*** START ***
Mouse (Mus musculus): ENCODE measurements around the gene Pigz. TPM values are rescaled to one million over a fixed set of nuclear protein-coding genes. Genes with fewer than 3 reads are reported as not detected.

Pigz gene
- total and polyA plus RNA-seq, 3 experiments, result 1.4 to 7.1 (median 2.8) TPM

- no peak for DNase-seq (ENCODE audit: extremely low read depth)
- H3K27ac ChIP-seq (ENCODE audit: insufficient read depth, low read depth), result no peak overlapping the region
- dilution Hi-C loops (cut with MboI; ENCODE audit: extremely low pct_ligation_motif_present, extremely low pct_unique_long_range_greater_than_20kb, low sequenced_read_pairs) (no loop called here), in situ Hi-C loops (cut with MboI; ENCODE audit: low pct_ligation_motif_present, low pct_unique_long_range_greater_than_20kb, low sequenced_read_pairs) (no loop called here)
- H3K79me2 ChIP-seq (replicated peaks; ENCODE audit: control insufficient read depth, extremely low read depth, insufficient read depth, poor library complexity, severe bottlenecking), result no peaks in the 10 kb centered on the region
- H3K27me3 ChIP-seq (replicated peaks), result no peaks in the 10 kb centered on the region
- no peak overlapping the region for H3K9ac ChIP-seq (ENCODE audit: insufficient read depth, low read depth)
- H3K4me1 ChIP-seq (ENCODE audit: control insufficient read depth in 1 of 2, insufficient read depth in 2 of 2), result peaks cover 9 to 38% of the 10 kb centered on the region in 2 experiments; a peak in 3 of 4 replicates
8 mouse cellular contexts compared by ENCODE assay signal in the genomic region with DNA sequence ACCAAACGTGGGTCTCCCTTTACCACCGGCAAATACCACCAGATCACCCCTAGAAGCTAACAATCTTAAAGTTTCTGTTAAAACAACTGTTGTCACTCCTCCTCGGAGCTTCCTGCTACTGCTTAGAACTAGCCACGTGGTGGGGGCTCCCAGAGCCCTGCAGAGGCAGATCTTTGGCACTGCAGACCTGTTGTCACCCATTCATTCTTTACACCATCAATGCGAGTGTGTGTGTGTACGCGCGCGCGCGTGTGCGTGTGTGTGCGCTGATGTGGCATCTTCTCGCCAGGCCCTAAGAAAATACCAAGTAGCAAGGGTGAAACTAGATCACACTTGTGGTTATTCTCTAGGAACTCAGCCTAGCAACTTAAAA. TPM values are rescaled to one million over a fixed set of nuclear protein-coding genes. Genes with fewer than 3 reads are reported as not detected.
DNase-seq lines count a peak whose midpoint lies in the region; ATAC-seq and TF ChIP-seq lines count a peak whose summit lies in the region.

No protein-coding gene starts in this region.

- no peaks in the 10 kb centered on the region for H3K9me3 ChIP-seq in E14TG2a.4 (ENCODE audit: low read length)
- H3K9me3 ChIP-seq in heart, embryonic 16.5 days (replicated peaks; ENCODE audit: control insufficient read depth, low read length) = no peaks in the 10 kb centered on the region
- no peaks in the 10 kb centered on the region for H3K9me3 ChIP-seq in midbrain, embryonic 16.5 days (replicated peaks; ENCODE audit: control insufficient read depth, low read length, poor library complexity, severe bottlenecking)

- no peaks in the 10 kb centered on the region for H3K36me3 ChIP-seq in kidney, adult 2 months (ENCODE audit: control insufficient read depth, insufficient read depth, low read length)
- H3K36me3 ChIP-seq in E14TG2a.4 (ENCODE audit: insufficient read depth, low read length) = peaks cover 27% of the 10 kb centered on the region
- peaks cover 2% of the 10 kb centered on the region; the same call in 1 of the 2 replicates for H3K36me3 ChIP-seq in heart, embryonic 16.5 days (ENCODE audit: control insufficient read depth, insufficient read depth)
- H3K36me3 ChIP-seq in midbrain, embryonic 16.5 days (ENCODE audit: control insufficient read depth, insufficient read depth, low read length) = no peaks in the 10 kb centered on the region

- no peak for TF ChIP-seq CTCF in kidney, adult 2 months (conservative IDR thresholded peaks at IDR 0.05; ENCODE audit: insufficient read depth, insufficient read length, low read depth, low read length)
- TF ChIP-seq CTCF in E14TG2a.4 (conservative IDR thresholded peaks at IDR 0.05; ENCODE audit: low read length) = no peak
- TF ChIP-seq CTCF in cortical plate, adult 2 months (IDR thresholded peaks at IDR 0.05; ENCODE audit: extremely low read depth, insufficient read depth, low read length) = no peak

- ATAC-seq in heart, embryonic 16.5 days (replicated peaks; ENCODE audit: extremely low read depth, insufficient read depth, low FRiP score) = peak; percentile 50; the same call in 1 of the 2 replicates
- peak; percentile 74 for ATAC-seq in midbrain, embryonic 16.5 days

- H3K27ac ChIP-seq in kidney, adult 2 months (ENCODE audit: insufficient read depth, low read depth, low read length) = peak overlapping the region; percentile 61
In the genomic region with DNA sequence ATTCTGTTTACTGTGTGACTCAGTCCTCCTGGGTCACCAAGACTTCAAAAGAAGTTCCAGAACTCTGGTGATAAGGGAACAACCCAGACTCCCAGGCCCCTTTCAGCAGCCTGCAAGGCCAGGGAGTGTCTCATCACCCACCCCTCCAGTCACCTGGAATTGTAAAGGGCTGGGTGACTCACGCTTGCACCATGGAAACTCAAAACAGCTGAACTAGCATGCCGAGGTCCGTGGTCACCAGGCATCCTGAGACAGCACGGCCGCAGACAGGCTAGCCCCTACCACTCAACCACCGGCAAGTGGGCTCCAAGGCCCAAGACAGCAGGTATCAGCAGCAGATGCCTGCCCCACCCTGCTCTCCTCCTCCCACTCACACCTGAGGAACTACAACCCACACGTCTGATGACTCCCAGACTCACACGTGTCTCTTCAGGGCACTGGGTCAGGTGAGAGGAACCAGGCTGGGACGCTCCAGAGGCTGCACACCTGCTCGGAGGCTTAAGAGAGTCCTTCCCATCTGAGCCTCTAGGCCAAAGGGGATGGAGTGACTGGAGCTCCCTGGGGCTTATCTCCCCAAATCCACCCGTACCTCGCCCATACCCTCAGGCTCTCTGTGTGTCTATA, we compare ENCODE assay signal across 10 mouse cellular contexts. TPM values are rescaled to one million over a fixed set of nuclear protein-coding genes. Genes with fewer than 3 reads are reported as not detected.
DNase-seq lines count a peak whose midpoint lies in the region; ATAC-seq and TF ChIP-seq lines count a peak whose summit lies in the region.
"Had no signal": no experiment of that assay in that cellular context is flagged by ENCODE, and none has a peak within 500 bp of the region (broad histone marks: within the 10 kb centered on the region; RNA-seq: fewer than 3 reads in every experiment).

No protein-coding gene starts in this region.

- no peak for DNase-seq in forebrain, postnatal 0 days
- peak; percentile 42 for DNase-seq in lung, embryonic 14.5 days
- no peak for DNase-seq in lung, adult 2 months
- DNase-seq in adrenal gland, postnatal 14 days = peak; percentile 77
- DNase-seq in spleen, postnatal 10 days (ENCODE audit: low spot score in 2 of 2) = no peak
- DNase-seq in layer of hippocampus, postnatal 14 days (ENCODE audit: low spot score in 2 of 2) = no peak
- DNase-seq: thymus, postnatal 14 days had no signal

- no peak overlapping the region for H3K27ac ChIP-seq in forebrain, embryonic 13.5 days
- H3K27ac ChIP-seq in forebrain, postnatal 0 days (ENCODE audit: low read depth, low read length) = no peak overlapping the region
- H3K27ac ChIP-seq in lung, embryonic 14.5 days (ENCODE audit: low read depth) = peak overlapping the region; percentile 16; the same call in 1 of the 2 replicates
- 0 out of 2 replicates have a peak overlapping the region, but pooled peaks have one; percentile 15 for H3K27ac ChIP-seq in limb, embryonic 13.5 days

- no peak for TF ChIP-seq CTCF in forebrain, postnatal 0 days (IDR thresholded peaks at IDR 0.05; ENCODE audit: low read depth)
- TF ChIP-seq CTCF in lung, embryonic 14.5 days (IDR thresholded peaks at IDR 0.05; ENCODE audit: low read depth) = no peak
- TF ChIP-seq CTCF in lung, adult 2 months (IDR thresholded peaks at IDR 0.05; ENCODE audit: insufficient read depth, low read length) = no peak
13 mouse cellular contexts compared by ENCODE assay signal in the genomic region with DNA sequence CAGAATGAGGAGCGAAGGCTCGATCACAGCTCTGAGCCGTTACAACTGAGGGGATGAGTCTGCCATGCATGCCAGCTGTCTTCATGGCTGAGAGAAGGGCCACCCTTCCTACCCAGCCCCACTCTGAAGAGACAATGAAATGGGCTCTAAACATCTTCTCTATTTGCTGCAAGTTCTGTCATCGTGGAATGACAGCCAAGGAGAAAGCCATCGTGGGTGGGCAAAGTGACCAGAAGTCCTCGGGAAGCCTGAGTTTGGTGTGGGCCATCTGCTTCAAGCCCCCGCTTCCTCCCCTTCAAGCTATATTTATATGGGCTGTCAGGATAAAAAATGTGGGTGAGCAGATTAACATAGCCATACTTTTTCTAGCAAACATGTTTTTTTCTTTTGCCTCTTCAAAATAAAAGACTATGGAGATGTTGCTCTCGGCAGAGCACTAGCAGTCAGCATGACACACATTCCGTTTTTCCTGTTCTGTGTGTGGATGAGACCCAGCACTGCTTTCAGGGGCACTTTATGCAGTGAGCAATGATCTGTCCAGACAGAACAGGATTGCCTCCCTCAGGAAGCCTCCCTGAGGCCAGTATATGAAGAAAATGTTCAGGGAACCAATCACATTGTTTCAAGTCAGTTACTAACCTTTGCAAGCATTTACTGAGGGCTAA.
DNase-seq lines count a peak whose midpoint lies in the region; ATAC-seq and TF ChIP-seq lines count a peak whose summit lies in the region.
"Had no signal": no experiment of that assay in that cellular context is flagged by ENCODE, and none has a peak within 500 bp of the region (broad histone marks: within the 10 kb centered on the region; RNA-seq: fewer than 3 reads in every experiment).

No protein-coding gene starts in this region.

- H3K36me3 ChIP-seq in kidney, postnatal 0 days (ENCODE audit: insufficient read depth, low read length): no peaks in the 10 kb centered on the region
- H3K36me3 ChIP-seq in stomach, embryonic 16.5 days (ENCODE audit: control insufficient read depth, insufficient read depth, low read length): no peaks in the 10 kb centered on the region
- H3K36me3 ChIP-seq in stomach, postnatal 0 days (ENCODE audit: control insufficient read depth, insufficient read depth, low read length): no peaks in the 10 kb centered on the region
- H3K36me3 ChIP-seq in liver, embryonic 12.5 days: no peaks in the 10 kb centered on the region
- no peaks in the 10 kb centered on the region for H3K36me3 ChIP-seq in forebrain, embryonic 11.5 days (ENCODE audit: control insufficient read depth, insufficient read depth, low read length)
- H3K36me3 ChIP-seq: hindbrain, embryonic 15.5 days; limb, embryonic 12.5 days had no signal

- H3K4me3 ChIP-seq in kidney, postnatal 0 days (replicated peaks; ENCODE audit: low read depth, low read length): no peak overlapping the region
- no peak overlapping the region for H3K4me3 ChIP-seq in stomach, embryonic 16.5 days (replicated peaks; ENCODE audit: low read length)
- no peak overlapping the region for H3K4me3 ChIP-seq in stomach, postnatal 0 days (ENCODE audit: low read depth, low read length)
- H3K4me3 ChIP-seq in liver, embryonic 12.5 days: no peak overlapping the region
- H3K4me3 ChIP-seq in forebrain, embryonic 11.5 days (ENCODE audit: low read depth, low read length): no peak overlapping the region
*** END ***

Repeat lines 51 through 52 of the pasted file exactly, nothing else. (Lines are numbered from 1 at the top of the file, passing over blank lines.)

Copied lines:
- H3K36me3 ChIP-seq in stomach, postnatal 0 days (ENCODE audit: control insufficient read depth, insufficient read depth, low read length): no peaks in the 10 kb centered on the region
- H3K36me3 ChIP-seq in liver, embryonic 12.5 days: no peaks in the 10 kb centered on the region